German Environmental Agency Miffed at Exploitation of Position Paper on Nanotechnology

German government agency wants everyone to know that nanotech also has benefits as well as risks

1 min read

Germany's Federal Environment Agency (UBA) last week made a background paper available on their website, which they now concede contained no new research and none that their organization had actually performed, entitled "Nanotechnology for Humans and the Environment: Increasing Chances, Minimizing Risks," that got the German and international press to generate frightening headlines like “Germany warns over dangers of nanotechnology”

This wasn’t the reaction they were expecting so the the UBA authorities wanted to make clear in a new article that they don’t think nanotechnology is all bad. Unfortunately the damage was done and any attempts to rectify the situation will only exacerbate the problem by making the conspiracy-theory-minded folks think they are only changing their tune because of the industrial importance of nanotech for Germany.

The only thing that the UBA has in their favor for covering up their naïve and ill-conceived decision to catalogue a bunch of research that is not even their own on the risk of nanoparticles is that to a large extent the public doesn’t care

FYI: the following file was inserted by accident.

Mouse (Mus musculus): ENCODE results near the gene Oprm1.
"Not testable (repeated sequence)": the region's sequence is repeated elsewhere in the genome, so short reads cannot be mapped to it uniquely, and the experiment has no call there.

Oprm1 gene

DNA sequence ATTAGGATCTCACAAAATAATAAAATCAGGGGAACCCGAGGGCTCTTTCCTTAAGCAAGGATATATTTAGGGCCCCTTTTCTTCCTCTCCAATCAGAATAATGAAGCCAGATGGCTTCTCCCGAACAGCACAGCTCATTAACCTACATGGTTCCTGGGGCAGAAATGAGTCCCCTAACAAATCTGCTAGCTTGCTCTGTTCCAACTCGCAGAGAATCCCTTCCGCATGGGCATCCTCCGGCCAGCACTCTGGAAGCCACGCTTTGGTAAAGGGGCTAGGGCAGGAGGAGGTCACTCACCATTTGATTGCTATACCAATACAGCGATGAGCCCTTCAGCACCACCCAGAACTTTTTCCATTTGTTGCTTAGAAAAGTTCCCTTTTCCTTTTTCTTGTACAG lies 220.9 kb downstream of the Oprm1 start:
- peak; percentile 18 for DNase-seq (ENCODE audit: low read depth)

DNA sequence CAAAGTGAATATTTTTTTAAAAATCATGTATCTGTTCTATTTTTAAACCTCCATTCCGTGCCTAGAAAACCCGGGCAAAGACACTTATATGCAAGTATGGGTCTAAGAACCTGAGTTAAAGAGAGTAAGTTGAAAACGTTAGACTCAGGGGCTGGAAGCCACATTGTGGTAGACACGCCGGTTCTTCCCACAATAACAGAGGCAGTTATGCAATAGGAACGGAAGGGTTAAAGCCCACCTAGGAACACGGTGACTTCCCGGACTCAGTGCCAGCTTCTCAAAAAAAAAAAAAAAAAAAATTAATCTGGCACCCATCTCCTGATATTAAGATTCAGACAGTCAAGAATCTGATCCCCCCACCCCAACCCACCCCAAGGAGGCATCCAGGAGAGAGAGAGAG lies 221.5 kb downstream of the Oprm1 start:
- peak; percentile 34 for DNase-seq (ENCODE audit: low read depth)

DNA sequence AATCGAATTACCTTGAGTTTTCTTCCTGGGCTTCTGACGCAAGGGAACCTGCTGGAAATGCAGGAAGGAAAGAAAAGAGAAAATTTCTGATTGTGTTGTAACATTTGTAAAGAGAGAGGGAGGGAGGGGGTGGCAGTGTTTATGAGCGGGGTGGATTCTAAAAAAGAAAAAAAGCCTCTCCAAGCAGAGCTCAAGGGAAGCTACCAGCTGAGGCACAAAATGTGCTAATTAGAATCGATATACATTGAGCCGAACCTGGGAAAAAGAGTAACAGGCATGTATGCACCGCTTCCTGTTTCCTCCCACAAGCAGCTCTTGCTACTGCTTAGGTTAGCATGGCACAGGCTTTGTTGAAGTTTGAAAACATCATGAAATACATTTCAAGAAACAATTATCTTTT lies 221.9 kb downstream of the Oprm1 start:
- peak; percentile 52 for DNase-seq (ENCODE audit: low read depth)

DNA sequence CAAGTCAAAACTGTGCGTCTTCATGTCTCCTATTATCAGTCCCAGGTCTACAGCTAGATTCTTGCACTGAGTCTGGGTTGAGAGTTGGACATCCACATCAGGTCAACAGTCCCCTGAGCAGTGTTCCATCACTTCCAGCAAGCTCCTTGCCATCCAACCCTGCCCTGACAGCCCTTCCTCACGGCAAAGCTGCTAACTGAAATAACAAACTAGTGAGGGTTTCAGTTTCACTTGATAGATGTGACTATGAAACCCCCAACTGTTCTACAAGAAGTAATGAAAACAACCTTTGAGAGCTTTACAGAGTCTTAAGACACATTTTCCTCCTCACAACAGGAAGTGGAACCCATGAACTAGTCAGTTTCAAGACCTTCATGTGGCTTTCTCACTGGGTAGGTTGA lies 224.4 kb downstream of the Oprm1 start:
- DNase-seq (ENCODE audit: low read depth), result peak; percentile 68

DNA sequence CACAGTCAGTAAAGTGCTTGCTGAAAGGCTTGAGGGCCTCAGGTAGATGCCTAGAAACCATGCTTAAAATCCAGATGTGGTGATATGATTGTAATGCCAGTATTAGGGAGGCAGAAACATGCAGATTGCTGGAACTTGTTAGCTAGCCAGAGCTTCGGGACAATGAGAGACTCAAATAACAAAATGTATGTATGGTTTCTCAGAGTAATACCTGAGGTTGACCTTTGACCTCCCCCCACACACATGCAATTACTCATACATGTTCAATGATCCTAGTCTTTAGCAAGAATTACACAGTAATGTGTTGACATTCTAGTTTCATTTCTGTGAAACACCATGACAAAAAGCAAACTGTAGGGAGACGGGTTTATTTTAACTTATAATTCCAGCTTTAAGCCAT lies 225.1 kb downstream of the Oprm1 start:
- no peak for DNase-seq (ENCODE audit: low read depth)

Unfortunately, as I have bemoaned before, the risks and benefits of nanotechnology will largely be played out in flashy headlines intended to sell papers or get website hits. The sooner that government organizations around the world understand this and apply the degree of circumspection and reflection needed to deal with this, the more likely we will avoid these little conflagrations sprouting up with little behind them other than manufactured hysteria.

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3D-Stacked CMOS Takes Moore’s Law to New Heights

When transistors can’t get any smaller, the only direction is up

10 min read
An image of stacked squares with yellow flat bars through them.
Emily Cooper

Perhaps the most far-reaching technological achievement over the last 50 years has been the steady march toward ever smaller transistors, fitting them more tightly together, and reducing their power consumption. And yet, ever since the two of us started our careers at Intel more than 20 years ago, we’ve been hearing the alarms that the descent into the infinitesimal was about to end. Yet year after year, brilliant new innovations continue to propel the semiconductor industry further.

Along this journey, we engineers had to change the transistor’s architecture as we continued to scale down area and power consumption while boosting performance. The “planar” transistor designs that took us through the last half of the 20th century gave way to 3D fin-shaped devices by the first half of the 2010s. Now, these too have an end date in sight, with a new gate-all-around (GAA) structure rolling into production soon. But we have to look even further ahead because our ability to scale down even this new transistor architecture, which we call RibbonFET, has its limits.

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